AVMA proposes to simplify, solidify cat declaw stance

Veterinarians to discuss onychectomy, cribbing, technology

January 8, 2020 (published)
By Jennifer Fiala

This story has an important update

VIN News Service photo
As it did last year (pictured), the House of Delegates gathers this week in Chicago for its annual winter meeting. Comprised of about 160 veterinarians representing state associations and allied entities, the House acts as the American Veterinary Medical Association's policymaking body.

Few topics debated in veterinary medicine are as divisive as cat declawing, and the American Veterinary Medical Association once again is entering the fray.

During the group's annual Veterinary Leadership Conference Jan. 10-11 in Chicago, the AVMA House of Delegates will discuss a number of proposed resolutions, including one intended to "simplify" the association's stance that decisions about declawing should remain between owners and their veterinarians.

Declawing procedures, known medically as non-therapeutic onychectomy, involve amputating the third phalanx, or bone, of a cat's toes.

The proposed revision reads:

"The AVMA discourages the declawing (onychectomy) of cats as an elective procedure and supports non-surgical alternatives to the procedure. However, the AVMA respects the veterinarian's right to use professional judgment when deciding how to best protect their individual patients' health and welfare. Therefore, it is incumbent upon the veterinarian to counsel the owner about the natural scratching behavior of cats, the alternatives to surgery, as well as the details of the procedure itself and subsequent potential complications (e.g., surgical, behavioral, maladaptive pain). Onychectomy is a surgical amputation and if performed, multimodal perioperative pain management must be utilized."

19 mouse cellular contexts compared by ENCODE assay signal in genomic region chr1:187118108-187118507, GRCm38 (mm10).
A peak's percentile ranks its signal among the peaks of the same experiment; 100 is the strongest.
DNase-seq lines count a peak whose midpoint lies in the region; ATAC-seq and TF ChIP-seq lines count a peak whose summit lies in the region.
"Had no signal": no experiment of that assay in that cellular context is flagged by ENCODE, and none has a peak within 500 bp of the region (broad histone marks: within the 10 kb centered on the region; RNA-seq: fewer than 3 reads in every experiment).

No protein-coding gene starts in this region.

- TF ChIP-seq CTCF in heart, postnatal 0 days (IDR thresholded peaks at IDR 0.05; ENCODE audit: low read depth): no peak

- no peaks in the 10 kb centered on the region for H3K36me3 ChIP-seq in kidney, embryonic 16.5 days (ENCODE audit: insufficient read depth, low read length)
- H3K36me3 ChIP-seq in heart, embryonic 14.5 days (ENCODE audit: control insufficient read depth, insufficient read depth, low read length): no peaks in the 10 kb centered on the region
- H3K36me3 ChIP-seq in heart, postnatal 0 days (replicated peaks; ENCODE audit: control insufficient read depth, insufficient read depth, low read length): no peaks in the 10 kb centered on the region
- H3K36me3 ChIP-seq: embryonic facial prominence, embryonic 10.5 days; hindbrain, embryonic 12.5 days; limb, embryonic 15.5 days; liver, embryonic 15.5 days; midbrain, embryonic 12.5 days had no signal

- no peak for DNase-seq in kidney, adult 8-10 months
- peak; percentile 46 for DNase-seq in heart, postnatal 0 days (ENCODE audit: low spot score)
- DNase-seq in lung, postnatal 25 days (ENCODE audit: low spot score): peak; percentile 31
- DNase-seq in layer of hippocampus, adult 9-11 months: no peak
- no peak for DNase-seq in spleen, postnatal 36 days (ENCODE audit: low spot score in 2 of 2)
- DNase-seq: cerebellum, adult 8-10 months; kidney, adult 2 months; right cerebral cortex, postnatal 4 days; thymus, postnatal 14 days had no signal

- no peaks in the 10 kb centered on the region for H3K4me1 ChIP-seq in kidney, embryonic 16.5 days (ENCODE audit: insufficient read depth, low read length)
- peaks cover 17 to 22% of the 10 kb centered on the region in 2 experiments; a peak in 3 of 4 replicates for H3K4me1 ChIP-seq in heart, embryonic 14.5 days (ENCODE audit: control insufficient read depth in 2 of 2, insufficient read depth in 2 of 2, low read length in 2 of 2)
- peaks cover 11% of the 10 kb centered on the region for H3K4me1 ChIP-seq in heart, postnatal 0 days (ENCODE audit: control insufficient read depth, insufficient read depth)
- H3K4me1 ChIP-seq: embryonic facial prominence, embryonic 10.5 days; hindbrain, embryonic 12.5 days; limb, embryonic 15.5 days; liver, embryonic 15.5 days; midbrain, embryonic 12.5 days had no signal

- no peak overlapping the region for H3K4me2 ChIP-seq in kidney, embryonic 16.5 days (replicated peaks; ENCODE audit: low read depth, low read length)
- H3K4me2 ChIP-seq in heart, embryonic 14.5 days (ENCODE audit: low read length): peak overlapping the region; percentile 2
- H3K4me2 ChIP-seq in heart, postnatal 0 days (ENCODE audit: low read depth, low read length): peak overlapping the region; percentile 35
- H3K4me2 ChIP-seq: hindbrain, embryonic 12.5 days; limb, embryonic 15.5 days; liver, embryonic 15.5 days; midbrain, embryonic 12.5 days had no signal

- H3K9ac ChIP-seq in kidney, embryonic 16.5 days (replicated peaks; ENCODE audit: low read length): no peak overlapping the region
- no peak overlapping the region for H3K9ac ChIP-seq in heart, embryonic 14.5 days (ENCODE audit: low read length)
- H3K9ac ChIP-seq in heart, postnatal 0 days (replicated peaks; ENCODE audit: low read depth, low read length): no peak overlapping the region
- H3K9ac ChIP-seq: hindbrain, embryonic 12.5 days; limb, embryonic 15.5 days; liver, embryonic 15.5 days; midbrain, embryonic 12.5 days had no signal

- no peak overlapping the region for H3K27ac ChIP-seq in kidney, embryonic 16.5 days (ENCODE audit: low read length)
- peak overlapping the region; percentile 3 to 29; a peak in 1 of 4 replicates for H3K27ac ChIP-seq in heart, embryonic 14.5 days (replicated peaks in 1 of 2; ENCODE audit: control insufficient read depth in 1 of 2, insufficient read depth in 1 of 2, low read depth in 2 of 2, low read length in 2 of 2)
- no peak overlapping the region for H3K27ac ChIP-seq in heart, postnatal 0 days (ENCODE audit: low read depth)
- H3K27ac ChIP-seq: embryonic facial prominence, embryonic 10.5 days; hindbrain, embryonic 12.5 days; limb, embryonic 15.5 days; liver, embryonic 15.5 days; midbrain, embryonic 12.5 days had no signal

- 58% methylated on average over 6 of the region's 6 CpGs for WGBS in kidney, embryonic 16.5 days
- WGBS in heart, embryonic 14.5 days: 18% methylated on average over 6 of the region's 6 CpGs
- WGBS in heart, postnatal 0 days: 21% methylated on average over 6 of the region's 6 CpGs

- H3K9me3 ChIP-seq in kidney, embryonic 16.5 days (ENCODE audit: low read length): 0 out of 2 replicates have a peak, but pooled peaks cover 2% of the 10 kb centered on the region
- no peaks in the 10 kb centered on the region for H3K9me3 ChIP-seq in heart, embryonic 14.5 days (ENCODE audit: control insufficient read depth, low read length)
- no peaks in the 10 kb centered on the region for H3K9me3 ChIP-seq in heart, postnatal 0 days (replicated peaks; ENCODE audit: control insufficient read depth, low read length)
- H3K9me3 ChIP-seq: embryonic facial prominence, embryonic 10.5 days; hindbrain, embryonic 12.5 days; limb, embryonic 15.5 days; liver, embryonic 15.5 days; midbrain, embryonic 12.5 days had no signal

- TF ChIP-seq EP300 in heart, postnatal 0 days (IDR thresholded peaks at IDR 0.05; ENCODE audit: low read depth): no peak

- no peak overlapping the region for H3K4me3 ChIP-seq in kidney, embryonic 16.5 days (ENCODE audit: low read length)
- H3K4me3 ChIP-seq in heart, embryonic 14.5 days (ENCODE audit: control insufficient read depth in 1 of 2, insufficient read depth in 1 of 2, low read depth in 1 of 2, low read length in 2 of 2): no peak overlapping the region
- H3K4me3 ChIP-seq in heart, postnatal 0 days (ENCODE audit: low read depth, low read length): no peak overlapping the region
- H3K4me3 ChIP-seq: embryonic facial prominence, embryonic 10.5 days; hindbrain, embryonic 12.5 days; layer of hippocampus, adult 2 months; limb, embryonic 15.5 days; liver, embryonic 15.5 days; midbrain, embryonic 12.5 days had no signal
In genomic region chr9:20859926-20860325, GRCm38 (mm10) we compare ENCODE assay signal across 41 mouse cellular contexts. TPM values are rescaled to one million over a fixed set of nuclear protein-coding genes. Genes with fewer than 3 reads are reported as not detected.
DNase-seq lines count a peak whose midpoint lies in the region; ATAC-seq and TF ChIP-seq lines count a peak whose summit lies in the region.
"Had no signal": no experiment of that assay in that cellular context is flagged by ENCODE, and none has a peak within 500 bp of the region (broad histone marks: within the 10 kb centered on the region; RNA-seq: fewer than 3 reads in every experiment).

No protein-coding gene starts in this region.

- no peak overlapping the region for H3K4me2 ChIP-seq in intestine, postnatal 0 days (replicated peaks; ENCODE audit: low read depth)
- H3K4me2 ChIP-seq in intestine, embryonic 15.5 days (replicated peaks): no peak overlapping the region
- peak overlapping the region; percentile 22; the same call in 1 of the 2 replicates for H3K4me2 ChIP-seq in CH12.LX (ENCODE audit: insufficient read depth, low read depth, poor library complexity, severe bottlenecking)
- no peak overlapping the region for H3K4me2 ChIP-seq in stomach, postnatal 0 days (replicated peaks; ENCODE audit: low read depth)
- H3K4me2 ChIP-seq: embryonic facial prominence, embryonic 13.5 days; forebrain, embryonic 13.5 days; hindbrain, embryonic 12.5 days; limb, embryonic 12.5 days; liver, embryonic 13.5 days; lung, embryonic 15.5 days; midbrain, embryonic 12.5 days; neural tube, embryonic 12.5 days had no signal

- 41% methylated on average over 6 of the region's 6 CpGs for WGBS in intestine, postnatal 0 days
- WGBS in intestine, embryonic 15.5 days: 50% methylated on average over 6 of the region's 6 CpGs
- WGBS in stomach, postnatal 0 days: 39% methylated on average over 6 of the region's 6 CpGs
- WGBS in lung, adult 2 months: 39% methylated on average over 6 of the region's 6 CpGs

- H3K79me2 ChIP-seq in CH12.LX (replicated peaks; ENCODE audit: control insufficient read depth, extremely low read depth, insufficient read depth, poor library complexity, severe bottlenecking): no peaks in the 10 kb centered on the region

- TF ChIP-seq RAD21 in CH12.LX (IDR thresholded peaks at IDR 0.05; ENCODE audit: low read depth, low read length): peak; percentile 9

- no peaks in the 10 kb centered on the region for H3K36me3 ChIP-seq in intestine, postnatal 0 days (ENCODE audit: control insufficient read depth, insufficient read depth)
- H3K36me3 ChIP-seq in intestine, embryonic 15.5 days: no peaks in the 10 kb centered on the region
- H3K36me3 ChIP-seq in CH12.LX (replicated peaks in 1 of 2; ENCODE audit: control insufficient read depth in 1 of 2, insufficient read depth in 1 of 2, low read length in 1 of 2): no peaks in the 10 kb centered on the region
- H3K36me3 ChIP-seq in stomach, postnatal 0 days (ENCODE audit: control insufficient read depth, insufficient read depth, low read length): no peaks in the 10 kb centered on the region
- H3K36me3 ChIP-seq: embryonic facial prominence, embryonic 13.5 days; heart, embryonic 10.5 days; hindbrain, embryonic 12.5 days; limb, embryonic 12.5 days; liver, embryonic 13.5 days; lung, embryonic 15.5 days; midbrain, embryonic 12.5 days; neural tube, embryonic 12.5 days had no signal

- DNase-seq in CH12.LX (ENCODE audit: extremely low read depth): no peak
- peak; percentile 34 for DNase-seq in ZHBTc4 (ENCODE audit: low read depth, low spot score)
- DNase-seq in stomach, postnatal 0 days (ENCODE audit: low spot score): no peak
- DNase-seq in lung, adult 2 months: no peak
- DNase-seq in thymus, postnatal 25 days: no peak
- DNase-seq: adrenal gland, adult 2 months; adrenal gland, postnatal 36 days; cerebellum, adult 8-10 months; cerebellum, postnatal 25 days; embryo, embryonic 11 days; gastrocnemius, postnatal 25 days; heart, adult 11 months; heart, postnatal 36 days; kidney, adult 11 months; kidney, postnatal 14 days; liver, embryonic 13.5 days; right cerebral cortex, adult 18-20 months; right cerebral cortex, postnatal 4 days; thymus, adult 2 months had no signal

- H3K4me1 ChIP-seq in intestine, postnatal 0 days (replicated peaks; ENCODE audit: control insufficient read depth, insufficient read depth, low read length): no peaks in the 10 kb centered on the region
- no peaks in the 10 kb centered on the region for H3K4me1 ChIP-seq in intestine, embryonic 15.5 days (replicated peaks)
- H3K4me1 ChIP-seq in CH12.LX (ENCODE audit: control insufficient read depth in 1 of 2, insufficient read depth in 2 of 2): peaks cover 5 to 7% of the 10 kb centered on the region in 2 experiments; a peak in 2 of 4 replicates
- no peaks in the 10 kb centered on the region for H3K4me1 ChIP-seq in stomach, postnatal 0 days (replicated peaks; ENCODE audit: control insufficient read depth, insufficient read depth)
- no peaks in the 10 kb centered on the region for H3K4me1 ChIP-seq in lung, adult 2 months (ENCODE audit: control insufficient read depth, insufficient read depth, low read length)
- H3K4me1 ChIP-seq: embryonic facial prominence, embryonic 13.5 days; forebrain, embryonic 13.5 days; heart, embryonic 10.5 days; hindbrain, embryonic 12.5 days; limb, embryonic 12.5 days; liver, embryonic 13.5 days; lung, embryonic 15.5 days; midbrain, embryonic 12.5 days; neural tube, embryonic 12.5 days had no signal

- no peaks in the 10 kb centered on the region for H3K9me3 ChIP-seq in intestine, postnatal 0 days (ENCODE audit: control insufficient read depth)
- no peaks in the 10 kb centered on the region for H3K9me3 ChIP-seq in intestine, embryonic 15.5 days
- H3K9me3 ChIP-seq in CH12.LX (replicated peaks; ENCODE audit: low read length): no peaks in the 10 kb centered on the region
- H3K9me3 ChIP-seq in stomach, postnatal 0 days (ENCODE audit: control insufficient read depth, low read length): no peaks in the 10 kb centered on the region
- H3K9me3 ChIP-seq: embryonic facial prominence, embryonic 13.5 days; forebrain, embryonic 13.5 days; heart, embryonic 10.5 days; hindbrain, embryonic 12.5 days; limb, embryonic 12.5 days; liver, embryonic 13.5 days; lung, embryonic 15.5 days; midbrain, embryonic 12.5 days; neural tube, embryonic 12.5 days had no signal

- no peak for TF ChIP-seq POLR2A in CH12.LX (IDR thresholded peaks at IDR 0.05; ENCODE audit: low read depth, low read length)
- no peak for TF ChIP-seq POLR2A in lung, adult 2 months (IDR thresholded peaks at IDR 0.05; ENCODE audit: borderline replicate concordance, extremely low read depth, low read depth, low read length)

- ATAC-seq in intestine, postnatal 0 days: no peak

The AVMA first adopted a stance on onychectomy in 2003, encouraging veterinarians to educate clients that scratching is a normal feline behavior and that stopping the behavior by removing the cat's claws should be a last resort. The AVMA revised its stance in 2009 to specify that municipalities should not have jurisdiction to ban declawing and other licensed veterinary medical procedures. In 2014, the policy was revised again to characterize the procedure as an amputation and "major surgery."